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In the period following the end of the second world war in Britain, Kleinian psychoanalysis rapidly established itself as an influential paradigm for the treatment and understanding of the psychoses, within both psychoanalytical and medically minded psychiatric circles. Medically qualified psychoanalysts such as Hanna Segal, Herbert Rosenfeld and Wilfred Bion all made seminal contributions and the institutional approval and establishment ratification of their work, continues to be strongly felt to this day. In this paper, we will take up some arguments from the Canadian philosopher of science Ian Hacking, in order to look again at the tightly prescribed clinical techniques of Kleinian psychoanalysis of the period, especially in terms of the relationship between the social conditions of their analytic frame and the kind of theory of the psychoses this frames enables. In the twenty-first century, as we continue to battle to understand and provide effective treatments for those experiencing severe emotional distress, this paper hopes to remind us of the sensitive connection between the way in which we build theories of the mind out of the way we work with our patients and, in turn, the effect these theories have on those who seek our help.

Barry Watt is a psychoanalyst in private practice and a member of the SITE for Contemporary Psychoanalysis. He is one of the senior practitioners at the Psychosis Therapy Project as well as a housing advocate and community activist.

From the 'Psychosis and Psychoanalysis', a conference organised in collaboration with the Psychosis Therapy Project, a therapy service for people experiencing psychosis.

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Starting from the hypothesis that psychosis makes up a structure, with a precise status for the unconscious, Stijn Vanheule explores how, from a Lacanian point of view, the treatment of psychosis is organized. Special attention is paid to the specificity of the psychotic symptom, or elementary phenomenon, and to the way transference characteristically takes shape. Crucial to this approach of treatment is that the psychoanalyst aims at restoring a place for the subject in relation to the Other, which is threatened in episodes of acute psychosis.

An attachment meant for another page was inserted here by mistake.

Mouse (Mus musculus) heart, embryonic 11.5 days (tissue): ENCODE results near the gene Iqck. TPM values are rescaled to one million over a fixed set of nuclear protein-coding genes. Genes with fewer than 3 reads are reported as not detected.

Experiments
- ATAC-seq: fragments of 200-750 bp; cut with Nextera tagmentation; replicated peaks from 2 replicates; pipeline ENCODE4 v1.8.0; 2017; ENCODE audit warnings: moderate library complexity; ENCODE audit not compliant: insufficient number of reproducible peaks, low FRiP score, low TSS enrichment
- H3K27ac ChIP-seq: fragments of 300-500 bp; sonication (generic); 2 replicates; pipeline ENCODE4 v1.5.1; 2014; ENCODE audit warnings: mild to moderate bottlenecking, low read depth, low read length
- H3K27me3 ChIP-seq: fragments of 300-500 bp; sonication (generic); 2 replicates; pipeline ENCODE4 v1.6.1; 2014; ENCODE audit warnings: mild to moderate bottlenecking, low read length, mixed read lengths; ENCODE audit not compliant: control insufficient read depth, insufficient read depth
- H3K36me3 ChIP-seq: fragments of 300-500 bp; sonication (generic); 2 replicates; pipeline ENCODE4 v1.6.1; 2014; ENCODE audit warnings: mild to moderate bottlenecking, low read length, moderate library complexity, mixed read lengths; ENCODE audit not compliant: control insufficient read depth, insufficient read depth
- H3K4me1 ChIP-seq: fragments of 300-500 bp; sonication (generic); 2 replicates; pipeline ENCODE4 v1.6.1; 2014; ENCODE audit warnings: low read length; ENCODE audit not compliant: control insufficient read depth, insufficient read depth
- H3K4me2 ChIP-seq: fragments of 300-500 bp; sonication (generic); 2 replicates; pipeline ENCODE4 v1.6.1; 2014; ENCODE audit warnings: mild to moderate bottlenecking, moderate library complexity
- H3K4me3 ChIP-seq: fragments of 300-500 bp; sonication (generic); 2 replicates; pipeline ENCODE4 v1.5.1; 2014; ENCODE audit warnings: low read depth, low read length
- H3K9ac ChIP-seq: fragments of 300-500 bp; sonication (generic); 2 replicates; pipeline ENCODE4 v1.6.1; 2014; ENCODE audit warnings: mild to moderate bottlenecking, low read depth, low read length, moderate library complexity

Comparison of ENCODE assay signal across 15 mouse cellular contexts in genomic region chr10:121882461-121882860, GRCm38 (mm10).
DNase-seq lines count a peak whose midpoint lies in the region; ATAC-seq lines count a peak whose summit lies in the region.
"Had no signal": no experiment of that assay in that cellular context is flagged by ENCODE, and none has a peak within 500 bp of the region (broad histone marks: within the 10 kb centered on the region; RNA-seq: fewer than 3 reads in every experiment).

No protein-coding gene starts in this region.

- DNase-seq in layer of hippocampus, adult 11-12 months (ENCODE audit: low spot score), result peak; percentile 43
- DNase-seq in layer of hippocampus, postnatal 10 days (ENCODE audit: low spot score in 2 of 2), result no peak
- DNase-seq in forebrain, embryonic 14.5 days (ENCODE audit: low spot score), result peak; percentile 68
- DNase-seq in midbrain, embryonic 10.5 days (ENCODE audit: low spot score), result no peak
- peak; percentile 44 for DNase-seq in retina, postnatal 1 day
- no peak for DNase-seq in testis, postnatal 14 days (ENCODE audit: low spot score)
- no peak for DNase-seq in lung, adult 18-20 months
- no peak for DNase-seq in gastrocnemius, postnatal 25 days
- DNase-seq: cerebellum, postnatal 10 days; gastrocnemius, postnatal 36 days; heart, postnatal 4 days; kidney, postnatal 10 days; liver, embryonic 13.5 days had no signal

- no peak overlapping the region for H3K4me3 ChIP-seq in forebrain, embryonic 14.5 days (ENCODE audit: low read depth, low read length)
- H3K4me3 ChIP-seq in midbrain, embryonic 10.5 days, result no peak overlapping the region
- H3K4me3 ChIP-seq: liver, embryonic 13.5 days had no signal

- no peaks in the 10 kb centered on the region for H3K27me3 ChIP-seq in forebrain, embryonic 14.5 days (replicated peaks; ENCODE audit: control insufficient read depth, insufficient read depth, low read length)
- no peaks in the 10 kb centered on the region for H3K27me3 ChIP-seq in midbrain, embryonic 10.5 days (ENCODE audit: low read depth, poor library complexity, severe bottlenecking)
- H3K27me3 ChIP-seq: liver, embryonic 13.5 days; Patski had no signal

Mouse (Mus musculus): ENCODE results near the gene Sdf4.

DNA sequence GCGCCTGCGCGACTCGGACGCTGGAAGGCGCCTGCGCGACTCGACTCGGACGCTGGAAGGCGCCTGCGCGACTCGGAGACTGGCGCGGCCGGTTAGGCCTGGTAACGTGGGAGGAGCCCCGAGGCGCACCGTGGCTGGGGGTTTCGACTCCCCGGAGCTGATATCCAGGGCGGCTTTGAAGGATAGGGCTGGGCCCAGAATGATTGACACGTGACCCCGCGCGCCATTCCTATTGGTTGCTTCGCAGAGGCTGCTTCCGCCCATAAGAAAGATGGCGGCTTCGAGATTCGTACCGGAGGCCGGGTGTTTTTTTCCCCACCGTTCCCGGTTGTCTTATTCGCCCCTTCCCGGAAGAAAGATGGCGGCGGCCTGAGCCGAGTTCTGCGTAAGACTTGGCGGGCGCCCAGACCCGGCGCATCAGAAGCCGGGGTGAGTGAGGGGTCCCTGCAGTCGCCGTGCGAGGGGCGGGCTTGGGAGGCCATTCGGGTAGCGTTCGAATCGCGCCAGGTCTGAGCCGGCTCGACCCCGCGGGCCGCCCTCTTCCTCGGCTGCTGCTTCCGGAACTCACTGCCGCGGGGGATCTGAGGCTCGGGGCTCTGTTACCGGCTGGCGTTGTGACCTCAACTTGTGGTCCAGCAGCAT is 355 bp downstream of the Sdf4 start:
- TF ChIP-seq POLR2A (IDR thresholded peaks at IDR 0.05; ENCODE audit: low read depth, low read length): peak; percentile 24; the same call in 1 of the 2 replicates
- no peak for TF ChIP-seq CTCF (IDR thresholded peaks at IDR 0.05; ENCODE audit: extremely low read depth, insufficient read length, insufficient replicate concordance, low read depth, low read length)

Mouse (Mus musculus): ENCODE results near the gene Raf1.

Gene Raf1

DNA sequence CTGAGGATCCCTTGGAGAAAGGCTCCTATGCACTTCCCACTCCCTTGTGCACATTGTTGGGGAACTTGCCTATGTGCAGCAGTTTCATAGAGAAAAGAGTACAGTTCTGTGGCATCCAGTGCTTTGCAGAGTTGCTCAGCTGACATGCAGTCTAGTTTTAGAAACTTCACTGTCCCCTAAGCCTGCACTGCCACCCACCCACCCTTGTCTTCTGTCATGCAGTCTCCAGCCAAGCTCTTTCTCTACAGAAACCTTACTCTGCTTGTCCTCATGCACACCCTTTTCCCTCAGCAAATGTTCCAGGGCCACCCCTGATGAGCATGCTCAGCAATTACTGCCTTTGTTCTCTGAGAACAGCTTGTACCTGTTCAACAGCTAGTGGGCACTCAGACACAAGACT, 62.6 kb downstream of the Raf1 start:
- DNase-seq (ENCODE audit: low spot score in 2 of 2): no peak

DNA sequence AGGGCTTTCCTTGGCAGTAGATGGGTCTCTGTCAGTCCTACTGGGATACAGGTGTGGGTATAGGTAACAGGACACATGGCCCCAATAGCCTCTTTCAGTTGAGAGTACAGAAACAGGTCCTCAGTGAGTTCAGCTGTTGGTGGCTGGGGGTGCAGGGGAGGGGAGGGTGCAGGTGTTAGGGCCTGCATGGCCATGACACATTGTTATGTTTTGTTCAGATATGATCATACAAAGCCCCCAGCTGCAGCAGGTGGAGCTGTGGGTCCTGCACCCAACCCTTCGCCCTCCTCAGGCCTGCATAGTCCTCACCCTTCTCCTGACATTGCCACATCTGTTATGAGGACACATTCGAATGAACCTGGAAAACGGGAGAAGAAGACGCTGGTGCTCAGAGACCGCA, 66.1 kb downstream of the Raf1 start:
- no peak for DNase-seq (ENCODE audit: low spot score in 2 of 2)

Stijn Vanheule is professor of psychoanalysis and chair of the Department of Psychoanalysis and Clinical Consulting at Ghent University (Belgium), and a psychoanalyst in private practice (member of the New Lacanian School for Psychoanalysis and World Association of Psychoanalyse). He is the author of The Subject of Psychosis – A Lacanian Perspective(Palgrave Macmillan, 2011) and Diagnosis and the DSM – A Critical Review (Palgrave Macmillan, 2014), and of multiple papers on Lacanian and Freudian psychoanalysis, psychoanalytic research into psychopathology, and clinical psychodiagnostics.

From the 'Psychosis and Psychoanalysis', a conference organised in collaboration with the Psychosis Therapy Project, a therapy service for people experiencing psychosis.

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Part 4: Darian Leader - Symbol and Symbolic Function

This talk will explore some common misconceptions about symbolism, and discuss aspects of the formation of symbols and the establishment of the symbolic function.

Darian Leader is a writer, psychoanalyst, trustee of the Freud Museum and founding member of the Centre for Freudian Analysis and Research. He has written numerous books, including Strictly Bipolar (2013), What is Madness? (2011), The New Black (2008) and Freud's Footnotes (2000)

Why do symbols have such a powerful influence on human beings?

This question lies at the heart of both psychoanalysis and anthropology. In his seminal paper ‘The Effectiveness of Symbols’, French anthropologist Claude Lévi-Strauss compared the healing practices of shamans and psychoanalysts in terms of the structuring effects of symbol and language on the body.

Lévi-Strauss opened up new ways of thinking about the symbolic dimension of human life, offering a subtle reformulation of the Freudian unconscious and putting forward a theory of symbolic function that continues to resonate within both fields.

This conference brings together eminent speakers from the fields of psychoanalysis and anthropology to reflect on Lévi-Strauss’ paper and its influence, and to discuss symbolic effectiveness in their own research and practice.
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Panel discussion - Jane Haberlin, Jeanette Winterson and Eleanor Longden

Hearing voices has been described as everything from schizophrenic to godlike. Radical psychiatry in the 1960s contested what today are termed 'auditory hallucinations' seeing them as containing what couldn't be said. The psychology researcher Eleanor Longden isn't crazy -- and neither are many other people who hear voices in their heads. She says the psychic phenomenon is a "creative and ingenious survival strategy" that should be seen "not as an abstract symptom of illness to be endured, but as complex, significant, and meaningful experience to be explored," Recent research shows that there are a variety of explanations for hearing voices, with many people beginning to hear voices as a response to extreme stress or trauma.